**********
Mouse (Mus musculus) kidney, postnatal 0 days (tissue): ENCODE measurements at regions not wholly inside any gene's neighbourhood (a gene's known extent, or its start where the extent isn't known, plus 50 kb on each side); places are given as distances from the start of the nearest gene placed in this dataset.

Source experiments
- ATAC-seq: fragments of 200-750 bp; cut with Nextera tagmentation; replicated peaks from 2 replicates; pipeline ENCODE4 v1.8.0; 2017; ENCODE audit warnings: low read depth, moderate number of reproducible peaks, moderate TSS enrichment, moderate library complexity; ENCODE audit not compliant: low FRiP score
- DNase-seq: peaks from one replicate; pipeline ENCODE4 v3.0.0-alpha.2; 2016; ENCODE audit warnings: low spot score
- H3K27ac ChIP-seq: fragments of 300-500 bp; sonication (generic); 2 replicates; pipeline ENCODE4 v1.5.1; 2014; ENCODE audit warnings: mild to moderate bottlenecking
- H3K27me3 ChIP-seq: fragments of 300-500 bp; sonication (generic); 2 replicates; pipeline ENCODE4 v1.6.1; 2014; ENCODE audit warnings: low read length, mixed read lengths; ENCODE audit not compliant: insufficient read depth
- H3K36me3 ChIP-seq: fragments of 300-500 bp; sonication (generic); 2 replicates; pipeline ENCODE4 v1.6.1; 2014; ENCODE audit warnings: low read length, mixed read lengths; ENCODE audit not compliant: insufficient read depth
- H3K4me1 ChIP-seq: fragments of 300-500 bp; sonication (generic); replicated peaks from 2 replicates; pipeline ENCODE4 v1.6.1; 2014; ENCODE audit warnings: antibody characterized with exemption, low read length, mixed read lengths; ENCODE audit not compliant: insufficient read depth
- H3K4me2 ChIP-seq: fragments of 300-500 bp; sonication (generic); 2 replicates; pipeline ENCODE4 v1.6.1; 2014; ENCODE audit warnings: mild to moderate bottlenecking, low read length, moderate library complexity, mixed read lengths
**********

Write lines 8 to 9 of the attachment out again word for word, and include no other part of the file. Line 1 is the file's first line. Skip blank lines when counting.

- H3K4me1 ChIP-seq: fragments of 300-500 bp; sonication (generic); replicated peaks from 2 replicates; pipeline ENCODE4 v1.6.1; 2014; ENCODE audit warnings: antibody characterized with exemption, low read length, mixed read lengths; ENCODE audit not compliant: insufficient read depth
- H3K4me2 ChIP-seq: fragments of 300-500 bp; sonication (generic); 2 replicates; pipeline ENCODE4 v1.6.1; 2014; ENCODE audit warnings: mild to moderate bottlenecking, low read length, moderate library complexity, mixed read lengths